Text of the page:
The Prompt: Invest in AI platforms, not just models + a recap of Google I/O
Global VP, AI & Business Solutions at Google Cloud
Stay up to speed on transformative trends in generative AI
Business leaders are buzzing about generative AI. To help you keep up with this fast-moving, transformative topic, each week in “The Prompt,” we’ll bring you observations from our work with customers and partners, as well as the newest AI happenings at Google. In this edition, Philip Moyer, Global VP, AI & Business Solutions at Google Cloud, reviews Google I/O 2023 and discusses how organizations can combine their data with generative AI.
We just finished Google I/O 2023, and I’m still feeling the rush! Some of the standout moments involved foundation models, led by the debut of PaLM 2 — our most advanced model in production and the AI engine powering dozens of Google products — as well as expanded access in Vertex AI to not only PaLM 2’s text and chat capabilities, but also new foundation models for image generation, code generation, and speech.
All the excitement around models leads to my topic this week: combining enterprise data with generative models. Every executive I’ve talked with agrees that generative AI models are impressive, but they’re also cautious because “impressive” isn’t the only criteria for enterprise-ready use.
For example, leaders are deeply concerned whether the outputs of generative AI foundation models will be reliable and accurate enough for their use cases. “Often useful, sometimes wrong” just won’t cut it in a lot of scenarios.
Moreover, leaders are also unsure whether methods to ensure reliability can be easily implemented or scaled, since even in large organizations, there are only so many data scientists and developers available for deep customization. Executives want to know how to get going fast with generative AI, and they aren’t interested in growing pains that can waste investments or damage their brands.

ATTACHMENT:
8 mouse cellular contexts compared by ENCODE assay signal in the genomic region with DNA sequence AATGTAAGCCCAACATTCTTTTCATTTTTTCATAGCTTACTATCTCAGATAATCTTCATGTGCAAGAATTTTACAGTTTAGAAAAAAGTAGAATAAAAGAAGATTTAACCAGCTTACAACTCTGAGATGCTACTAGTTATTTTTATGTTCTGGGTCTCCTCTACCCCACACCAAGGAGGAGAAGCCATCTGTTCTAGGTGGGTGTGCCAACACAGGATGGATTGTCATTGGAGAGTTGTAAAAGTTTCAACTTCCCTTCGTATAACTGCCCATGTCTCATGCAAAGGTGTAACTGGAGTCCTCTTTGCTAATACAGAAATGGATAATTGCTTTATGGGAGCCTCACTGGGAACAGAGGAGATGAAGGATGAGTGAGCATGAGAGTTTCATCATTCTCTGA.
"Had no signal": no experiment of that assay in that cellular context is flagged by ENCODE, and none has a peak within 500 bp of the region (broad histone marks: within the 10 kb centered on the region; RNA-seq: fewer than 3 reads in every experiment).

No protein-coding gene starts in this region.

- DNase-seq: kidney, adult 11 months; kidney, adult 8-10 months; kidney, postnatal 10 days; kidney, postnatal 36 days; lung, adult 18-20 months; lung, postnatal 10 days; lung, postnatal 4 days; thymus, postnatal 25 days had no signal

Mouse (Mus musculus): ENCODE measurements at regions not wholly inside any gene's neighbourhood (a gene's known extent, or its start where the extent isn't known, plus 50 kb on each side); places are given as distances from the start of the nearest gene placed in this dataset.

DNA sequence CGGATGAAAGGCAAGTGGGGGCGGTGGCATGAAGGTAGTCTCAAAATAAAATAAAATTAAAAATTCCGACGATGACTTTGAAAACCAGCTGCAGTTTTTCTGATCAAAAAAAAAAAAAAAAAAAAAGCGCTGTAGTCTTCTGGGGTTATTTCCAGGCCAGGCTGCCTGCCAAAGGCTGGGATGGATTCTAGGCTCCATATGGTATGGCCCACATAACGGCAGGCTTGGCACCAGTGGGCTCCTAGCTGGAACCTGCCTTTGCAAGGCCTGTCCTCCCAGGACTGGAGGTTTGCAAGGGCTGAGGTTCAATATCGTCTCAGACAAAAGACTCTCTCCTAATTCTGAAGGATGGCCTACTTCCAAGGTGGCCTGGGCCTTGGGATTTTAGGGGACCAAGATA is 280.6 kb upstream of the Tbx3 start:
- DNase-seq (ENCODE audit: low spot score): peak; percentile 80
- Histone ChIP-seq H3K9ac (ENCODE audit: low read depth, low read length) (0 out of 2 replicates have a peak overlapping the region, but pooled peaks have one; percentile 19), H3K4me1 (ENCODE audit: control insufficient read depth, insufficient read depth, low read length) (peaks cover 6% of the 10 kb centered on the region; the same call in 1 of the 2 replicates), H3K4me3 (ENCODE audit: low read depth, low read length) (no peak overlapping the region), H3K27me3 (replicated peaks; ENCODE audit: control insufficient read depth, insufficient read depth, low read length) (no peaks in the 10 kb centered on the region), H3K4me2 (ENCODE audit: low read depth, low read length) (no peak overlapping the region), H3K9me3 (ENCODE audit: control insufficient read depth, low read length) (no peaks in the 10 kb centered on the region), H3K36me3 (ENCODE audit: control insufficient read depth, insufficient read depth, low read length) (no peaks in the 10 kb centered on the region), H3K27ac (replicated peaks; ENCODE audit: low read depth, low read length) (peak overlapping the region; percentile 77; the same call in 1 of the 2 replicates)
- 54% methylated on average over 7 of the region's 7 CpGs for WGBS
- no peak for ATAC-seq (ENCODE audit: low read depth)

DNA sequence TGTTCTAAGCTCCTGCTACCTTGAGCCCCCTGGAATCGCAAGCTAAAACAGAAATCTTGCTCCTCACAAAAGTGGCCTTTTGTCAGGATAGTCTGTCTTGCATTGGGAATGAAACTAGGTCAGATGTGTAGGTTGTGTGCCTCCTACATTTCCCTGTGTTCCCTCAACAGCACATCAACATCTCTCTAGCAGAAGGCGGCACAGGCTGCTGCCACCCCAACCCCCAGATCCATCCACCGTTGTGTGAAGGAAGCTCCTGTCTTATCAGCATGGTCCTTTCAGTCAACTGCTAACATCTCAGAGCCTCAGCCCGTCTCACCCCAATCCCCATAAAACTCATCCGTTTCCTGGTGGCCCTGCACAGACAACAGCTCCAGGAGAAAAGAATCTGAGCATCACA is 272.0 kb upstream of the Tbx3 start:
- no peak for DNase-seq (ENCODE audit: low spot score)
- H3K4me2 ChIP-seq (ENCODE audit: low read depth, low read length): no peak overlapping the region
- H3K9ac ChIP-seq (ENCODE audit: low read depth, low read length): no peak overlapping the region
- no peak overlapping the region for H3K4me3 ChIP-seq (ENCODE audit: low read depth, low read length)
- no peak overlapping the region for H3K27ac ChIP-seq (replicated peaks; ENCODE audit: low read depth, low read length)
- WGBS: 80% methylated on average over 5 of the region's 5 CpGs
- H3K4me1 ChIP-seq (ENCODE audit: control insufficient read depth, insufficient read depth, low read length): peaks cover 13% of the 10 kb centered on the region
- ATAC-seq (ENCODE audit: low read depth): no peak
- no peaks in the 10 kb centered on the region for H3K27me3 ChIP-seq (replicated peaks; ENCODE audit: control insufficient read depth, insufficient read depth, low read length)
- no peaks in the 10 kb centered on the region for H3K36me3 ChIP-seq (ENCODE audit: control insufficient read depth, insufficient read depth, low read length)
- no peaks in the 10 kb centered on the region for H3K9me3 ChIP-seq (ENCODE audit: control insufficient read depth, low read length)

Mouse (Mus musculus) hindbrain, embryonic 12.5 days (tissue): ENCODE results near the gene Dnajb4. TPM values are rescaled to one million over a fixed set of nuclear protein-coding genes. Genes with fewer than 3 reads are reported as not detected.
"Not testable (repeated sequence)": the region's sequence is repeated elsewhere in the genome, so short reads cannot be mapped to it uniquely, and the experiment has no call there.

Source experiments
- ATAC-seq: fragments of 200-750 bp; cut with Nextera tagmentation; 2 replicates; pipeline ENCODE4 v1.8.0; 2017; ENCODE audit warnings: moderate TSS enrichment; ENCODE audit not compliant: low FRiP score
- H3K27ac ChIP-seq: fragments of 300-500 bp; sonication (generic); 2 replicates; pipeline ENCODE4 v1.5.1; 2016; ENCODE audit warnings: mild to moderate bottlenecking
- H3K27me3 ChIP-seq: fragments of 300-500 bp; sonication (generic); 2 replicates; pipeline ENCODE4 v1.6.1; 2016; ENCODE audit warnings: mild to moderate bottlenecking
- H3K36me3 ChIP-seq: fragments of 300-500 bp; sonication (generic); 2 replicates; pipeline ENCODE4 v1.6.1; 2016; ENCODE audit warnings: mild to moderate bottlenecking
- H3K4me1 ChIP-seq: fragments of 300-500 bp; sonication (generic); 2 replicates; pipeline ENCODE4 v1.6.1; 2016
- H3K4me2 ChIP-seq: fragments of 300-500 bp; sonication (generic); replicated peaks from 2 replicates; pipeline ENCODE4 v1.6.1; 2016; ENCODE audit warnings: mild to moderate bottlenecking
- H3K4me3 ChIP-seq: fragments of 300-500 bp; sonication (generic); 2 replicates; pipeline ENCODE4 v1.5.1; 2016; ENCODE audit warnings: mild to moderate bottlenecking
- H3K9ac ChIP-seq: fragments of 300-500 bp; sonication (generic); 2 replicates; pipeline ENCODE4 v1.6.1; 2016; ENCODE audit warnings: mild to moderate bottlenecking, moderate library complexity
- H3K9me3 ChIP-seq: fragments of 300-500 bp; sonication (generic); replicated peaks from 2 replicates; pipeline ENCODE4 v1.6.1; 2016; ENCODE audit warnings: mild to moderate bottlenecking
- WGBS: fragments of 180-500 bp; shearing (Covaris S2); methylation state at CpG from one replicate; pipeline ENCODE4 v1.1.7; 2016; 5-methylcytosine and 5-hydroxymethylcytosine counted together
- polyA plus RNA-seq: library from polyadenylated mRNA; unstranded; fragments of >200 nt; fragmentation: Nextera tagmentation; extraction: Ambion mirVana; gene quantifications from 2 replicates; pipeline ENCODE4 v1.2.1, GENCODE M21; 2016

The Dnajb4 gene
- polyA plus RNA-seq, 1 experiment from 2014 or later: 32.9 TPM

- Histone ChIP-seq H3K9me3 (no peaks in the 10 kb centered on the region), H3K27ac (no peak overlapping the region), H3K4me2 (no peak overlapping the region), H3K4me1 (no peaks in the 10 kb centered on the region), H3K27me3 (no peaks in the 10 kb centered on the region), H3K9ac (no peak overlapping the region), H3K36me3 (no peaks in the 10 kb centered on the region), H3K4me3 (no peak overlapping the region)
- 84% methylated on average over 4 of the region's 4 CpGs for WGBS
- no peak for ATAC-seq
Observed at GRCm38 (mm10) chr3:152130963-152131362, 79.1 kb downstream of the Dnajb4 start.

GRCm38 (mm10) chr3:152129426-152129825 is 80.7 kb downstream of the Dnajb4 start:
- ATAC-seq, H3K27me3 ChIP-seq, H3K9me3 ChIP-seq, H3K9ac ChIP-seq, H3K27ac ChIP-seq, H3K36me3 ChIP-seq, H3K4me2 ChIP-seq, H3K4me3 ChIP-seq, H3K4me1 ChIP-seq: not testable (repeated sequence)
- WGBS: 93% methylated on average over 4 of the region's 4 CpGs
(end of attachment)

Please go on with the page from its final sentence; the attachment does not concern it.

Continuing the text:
Thanks to these requirements and challenges, leaders increasingly realize that organizations need to invest in not only generative AI models, but also platforms that make models easy to use.
In this column, I’ll explore what these platform capabilities should entail and why strong models alone aren’t sufficient for enterprise adoption. As an example, we’ll focus on enterprise search, which is far and away the most widely applicable use case we discuss with executives across different industries.
Narrow the aperture to improve accuracy
As I wrote in an earlier edition of “The Prompt,” almost every business wants to combine their data with generative AI, letting employees ask questions and get actionable, reliable answers drawn from all the resources relevant to their job.
The possible use cases are endless: researchers investigating a collection of studies, store clerks helping customers, different teams collaborating and keeping everyone updated—basically any scenario in which people are interacting with information. But doing this isn’t per se simple. Let's go through what it means to combine proprietary data with generative AI.
For specialized use cases, organizations can update a foundation model’s training by fine-tuning on additional data. This can help ensure the model is suited for a domain with specific language and requirements, like Google has done with Med-PaLM 2 and Sec-PaLM.